Pronounced: KRIP-toe-spo-rid-ee-OH-sis


Cryptosporidiosis is an intestinal infection. It goes away on its own in most people. But, it can be life-threatening for young children, the elderly, and people who are sick.

The Intestines

Copyright © Nucleus Medical Media, Inc.


A certain parasite causes cryptosporidiosis. It enters the body by when you swallow it. Once in the intestine, it comes out of its shell and multiplies. You can get it from contaminated water, soil, or stool. It can pass to you from:

  • Water from lakes, streams, hot tubs, swimming pools, or water parks
  • Ice cubes
  • A baby's dirty diapers
  • Touching animals, cleaning cages, or going to barns or petting zoos
  • Eating food grown in soil
  • Eating or drinking unpasteurized dairy products
  • Oral to anal contact during sex

Risk Factors

Risk is higher for:

  • Young children, especially those in day care
  • Day care workers or those who work in a group setting
  • Backpackers, hikers, and campers who recreate in contaminated water sources
  • People whose immune system is weakened by cancer, HIV, or an organ transplant
  • People who have oral to anal contact during sex


Most people don’t have symptoms. If they do appear, they may cause:


The doctor will ask about your symptoms and health history. You may have a physical exam and stool tests.


Most people will not need care because the infection will go away on its own. The infection is also more likely to be more severe and last longer if your immune system is weak.

If needed, care may involve:

  • IV fluids
  • Medicine to control diarrhea


To lower your chances of cryptosporidiosis:

Wash your hands often, mainly:

  • After using the toilet.
  • After changing a diaper.
  • Before handling or eating food.
  • After being with animals or in soil.
  • After being with people who are sick.

In general:

  • Use water you know is safe. If you have any doubts, don’t use it.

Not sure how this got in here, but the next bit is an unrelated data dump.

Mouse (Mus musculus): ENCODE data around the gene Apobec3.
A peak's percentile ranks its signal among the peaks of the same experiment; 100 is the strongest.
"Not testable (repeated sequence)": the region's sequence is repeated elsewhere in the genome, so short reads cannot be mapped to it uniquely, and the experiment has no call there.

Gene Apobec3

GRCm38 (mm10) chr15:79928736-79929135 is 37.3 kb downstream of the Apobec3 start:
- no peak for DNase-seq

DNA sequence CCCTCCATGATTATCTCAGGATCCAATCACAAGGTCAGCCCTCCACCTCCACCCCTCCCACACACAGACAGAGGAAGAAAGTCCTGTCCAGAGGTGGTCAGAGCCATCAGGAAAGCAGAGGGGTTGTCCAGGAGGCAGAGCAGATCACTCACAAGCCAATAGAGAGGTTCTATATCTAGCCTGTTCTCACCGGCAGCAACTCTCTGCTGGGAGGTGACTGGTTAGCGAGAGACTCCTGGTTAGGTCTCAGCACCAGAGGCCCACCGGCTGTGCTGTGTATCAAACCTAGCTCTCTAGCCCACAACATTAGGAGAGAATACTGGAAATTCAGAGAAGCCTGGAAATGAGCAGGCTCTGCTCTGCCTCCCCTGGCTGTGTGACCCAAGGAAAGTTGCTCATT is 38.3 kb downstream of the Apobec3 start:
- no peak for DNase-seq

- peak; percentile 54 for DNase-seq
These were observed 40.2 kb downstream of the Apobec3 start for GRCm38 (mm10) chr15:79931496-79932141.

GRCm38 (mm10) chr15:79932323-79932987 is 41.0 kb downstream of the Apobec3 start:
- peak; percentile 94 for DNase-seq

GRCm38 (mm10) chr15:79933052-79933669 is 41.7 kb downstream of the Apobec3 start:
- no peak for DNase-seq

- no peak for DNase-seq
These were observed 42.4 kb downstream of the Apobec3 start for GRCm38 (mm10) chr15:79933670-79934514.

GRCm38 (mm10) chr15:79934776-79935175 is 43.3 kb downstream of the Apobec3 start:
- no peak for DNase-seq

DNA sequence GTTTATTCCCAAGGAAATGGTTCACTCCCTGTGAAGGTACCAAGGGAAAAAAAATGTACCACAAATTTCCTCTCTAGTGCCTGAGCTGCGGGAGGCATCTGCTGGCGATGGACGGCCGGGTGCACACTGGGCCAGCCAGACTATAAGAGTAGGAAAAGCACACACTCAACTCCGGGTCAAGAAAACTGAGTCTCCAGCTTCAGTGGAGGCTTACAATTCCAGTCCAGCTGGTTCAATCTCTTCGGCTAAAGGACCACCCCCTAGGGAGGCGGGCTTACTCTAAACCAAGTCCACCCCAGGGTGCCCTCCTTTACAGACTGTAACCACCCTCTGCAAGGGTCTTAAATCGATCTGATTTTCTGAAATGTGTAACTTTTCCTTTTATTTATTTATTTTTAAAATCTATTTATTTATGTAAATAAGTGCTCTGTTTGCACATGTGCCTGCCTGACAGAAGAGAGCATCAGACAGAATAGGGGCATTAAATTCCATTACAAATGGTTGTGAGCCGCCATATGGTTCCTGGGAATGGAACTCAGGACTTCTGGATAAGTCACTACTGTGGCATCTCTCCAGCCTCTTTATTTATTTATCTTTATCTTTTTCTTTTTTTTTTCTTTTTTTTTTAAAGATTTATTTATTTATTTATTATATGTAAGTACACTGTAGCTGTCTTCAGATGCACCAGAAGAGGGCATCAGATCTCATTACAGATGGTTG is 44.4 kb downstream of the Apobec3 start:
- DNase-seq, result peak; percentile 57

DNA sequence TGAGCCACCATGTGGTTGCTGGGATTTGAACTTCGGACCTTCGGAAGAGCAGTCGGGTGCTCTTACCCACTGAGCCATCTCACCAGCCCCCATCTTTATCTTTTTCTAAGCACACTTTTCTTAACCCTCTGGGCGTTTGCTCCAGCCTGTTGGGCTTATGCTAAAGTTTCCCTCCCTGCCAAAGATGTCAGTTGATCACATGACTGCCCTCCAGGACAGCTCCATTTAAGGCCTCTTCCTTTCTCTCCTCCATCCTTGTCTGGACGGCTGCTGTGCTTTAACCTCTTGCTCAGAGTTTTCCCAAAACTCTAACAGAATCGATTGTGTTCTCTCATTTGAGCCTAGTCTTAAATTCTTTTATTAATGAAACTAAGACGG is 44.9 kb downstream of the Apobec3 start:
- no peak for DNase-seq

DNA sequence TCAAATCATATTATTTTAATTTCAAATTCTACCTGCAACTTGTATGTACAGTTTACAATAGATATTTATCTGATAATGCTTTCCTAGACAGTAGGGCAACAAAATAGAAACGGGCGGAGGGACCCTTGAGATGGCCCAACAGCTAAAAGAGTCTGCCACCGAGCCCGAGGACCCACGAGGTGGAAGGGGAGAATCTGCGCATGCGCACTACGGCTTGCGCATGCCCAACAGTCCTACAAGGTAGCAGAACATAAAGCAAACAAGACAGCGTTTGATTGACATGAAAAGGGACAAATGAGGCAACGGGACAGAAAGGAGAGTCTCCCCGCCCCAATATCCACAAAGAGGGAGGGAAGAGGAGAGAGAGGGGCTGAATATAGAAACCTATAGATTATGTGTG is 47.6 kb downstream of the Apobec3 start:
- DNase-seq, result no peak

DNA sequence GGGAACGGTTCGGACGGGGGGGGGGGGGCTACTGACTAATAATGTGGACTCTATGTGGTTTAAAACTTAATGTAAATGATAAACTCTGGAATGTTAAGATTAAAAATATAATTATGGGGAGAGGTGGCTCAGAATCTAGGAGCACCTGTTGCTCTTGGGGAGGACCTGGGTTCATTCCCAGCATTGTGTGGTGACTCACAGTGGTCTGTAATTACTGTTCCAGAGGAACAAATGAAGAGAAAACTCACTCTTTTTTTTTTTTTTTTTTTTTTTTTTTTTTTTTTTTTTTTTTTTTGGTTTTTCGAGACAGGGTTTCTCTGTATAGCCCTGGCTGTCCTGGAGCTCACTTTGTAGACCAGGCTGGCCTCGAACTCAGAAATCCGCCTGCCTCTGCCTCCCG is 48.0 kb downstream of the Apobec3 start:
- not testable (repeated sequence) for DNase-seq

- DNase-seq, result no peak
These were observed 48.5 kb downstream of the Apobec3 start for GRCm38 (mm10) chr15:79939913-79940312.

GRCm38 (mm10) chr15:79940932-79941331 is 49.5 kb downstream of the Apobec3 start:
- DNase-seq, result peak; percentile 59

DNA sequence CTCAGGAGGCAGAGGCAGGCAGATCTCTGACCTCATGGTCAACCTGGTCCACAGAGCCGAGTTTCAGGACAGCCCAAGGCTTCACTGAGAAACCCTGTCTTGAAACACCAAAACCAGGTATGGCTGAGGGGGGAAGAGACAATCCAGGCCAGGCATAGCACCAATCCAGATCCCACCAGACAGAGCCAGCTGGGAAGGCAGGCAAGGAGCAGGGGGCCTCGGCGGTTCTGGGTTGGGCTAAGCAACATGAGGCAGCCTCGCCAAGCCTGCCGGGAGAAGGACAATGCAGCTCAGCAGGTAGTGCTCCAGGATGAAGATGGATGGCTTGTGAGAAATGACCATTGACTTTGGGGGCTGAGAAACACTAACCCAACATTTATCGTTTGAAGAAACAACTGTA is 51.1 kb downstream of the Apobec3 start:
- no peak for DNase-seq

• Try not to swallow while recreating in water.
  • Wash fruits and vegetables in safe water.
  • Don’t eat or drink unpasteurized dairy products.
  • Use barriers when you have oral sex.


Centers for Disease Control and Prevention
IDSA—Infectious Diseases Society of America


Canadian Public Health Association


Cryptosporidiosis. New York Department of Health website. Available at: Updated September 2016. Accessed May 29, 2018.
Parasites—cryptosporidium (also known as crypto). Centers for Disease Control and Prevention website. Available at: Updated January 12, 2017. Accessed May 29, 2018.
Foodborne illnesses. EBSCO DynaMed website. Available at: . Updated May 23, 2018. Accessed May 29, 2018.
Last reviewed May 2018 by David L. Horn, MD, FACP
Last Updated: 5/29/2018

EBSCO Information Services is fully accredited by URAC. URAC is an independent, nonprofit health care accrediting organization dedicated to promoting health care quality through accreditation, certification and commendation.

This content is reviewed regularly and is updated when new and relevant evidence is made available. This information is neither intended nor implied to be a substitute for professional medical advice. Always seek the advice of your physician or other qualified health provider prior to starting any new treatment or with questions regarding a medical condition.

To send comments or feedback to our Editorial Team regarding the content please email us at Our Health Library Support team will respond to your email request within 2 business days.